Wrong is Wrong
The Unpaid Labor Project salutes those historians who have taken up the challenge of shining the light on all of our nation’s history. We are focused on the history of those first 12 generations of African Americans who were vital to the birth, growth and survival of the United States. That’s important because knowing the truth of our history brings us together. Even the uncomfortable truth is to be preferred to a comfortable lie.
“South Carolina made national headlines in December (2017) when Holocaust education advocates noticed that a proposed set of social studies standards for the state’s public schools made no mention of the Holocaust, Nazism or Adolf Hitler.” That is the opening sentence in an article that appeared in The Post and Courier newspaper on February 2, 2018. The Post and Courier is published in Charleston, South Carolina. Paul Bowers wrote the article. But that’s not all. He goes on to say this. “The current draft of the South Carolina Social Studies College and Career Ready Standards, which would go into effect in 2020, makes no mention of such key civil rights-era figures as Rosa Parks, Martin Luther King, Jr. or Malcolm X.”
The proposed standards also ignore John C. Calhoun, the Nullification Crisis, Fort Sumter, and Robert Smalls. Fort Sumter! That’s only the place where the first shots were fired in America’s Civil War. That war began at Fort Sumter in South Carolina and over 700,000 people died in it. More people died in that war than in all other American wars-COMBINED!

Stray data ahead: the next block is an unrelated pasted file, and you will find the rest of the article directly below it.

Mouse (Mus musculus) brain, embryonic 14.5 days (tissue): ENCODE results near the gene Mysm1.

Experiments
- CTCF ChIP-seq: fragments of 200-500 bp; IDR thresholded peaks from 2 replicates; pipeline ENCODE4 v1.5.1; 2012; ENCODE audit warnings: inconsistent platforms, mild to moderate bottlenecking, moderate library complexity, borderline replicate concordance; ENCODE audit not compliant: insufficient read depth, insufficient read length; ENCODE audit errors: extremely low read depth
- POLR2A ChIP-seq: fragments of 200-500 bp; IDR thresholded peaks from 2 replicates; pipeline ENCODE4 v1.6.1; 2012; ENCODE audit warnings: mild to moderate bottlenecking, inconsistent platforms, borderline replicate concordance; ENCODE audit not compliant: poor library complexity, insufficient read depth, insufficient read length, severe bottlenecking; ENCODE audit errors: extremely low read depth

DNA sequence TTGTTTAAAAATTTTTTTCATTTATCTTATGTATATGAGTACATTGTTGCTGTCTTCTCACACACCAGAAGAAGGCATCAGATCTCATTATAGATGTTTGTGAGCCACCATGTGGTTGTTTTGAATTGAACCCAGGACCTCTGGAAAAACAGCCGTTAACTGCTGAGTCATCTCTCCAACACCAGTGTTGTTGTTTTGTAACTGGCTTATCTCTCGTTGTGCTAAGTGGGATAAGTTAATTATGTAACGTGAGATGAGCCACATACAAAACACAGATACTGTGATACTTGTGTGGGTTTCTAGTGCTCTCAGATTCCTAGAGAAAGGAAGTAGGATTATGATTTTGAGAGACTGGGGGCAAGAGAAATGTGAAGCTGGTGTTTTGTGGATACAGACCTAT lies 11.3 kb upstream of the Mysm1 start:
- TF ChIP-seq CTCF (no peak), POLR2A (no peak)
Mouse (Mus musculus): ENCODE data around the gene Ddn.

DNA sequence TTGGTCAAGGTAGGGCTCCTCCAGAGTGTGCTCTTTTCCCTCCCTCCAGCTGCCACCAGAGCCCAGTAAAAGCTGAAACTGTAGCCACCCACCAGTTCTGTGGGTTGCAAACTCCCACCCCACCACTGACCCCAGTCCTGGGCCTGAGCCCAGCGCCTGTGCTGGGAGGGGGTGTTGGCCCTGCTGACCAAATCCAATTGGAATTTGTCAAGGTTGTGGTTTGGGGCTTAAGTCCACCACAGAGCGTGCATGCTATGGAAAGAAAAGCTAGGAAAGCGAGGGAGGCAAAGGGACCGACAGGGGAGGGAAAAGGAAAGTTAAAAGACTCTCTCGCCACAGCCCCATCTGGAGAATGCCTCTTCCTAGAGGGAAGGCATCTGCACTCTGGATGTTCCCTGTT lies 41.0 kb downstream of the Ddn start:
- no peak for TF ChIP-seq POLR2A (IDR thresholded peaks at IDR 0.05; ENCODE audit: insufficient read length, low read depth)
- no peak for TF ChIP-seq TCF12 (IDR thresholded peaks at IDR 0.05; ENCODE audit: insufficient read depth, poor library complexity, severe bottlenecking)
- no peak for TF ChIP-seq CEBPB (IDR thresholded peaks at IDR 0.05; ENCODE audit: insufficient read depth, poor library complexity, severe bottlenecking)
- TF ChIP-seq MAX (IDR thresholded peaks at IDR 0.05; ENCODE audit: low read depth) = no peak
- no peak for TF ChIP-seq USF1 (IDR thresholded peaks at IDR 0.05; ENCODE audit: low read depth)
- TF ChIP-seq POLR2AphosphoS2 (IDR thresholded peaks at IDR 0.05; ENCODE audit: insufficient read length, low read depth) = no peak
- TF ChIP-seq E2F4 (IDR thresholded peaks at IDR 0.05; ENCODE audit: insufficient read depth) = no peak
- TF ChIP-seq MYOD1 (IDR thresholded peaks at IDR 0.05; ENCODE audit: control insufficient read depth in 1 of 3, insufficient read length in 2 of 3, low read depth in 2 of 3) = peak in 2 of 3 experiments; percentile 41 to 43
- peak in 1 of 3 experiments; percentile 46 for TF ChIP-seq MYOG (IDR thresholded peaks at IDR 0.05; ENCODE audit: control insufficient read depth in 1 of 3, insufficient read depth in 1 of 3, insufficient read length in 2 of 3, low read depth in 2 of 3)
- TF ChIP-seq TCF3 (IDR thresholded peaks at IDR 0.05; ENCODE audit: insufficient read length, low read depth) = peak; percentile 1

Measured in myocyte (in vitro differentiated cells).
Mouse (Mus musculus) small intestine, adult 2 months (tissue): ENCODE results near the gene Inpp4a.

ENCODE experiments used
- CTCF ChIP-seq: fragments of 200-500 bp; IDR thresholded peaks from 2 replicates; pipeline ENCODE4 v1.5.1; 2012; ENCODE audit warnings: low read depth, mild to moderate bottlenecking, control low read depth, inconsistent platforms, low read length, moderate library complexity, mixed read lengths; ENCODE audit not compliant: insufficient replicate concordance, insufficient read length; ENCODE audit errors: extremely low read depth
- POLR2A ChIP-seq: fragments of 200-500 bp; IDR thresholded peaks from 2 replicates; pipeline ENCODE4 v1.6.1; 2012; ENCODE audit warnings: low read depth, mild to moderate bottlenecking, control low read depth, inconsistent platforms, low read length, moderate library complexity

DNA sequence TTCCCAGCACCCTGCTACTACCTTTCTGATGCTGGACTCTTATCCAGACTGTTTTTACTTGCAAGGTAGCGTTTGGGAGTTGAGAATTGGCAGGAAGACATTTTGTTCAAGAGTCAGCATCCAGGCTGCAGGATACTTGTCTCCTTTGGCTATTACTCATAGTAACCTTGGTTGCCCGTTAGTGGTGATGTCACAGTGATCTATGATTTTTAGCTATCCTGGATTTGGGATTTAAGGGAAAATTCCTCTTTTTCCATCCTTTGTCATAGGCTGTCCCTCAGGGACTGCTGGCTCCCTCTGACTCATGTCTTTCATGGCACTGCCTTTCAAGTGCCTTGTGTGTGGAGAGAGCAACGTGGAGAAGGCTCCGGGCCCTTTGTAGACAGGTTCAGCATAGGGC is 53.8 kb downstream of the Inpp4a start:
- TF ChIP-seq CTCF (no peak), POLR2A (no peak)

Martin Luther King, Jr.? He is one of the few people in the history of our nation to be honored with a national federal holiday. That honor cost him his life. He led one of the greatest cultural movements in American history. That movement not only won civil rights for Black people. It won civil rights for all Americans. John C. Calhoun? Although he defended the institution of slavery he is an important figure in the history of South Carolina and America.
So what’s going on when people like Roberts Smalls who helped to establish South Carolina’s public school system are being left out of the state’s history books? Is it an attempt to return to the good old days of the Lost Cause of the Confederacy? It is an attempt to move on from the uncomfortable truths of the state’s history and the nation’s history?
Whatever it is historians across South Carolina are concerned about the proposed standards as they relate to civil rights and Civil War history and so are we. According to a report by Dr. Hasan Kwame Jeffries only 8 percent of high school seniors could identify slavery as the central cause of the Civil War. Less than 50% know that slavery was legal in all 13 colonies during the American Revolution. And 39% of teachers say that their state offers little or no support for teaching about slavery.
That’s not good. We need to know the truth in order to realize the promise of a nation of freedom and justice for all.